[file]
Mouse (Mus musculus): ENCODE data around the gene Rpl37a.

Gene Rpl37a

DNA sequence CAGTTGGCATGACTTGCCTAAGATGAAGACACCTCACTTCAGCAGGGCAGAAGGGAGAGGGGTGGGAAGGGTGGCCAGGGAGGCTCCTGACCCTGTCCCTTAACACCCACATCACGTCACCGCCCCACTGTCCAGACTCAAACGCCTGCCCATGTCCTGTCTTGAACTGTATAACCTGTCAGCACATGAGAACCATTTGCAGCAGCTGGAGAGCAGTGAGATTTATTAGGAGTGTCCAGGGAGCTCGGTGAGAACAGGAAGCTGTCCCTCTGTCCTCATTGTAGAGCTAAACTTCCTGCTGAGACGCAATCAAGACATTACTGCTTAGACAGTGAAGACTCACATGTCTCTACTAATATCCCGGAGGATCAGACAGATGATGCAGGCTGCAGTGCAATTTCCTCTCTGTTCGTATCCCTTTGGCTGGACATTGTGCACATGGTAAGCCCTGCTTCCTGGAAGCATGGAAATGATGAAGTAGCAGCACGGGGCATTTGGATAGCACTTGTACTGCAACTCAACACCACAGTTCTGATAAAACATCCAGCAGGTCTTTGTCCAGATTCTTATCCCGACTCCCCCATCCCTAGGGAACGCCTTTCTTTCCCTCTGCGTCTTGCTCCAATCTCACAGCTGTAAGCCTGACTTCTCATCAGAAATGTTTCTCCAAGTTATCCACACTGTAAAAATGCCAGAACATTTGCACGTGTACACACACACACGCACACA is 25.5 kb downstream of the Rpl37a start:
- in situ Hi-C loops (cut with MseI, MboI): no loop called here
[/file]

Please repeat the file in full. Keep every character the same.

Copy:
Mouse (Mus musculus): ENCODE data around the gene Rpl37a.

Gene Rpl37a

DNA sequence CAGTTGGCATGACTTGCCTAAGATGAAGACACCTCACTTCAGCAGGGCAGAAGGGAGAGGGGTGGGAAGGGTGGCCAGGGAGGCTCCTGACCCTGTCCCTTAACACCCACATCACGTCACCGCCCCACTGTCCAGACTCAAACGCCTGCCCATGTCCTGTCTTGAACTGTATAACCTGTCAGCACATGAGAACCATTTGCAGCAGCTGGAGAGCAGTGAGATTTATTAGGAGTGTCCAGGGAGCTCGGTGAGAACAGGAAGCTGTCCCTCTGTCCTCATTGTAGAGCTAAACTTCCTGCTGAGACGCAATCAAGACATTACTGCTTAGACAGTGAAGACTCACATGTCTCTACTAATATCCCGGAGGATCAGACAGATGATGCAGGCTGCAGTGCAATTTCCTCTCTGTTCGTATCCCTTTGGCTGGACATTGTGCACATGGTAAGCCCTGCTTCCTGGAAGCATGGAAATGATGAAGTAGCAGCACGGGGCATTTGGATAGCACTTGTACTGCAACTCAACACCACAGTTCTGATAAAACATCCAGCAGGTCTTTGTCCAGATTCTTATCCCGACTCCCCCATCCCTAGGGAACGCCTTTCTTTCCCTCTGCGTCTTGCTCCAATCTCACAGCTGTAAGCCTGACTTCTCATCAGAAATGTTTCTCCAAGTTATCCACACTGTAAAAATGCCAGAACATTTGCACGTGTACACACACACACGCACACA is 25.5 kb downstream of the Rpl37a start:
- in situ Hi-C loops (cut with MseI, MboI): no loop called here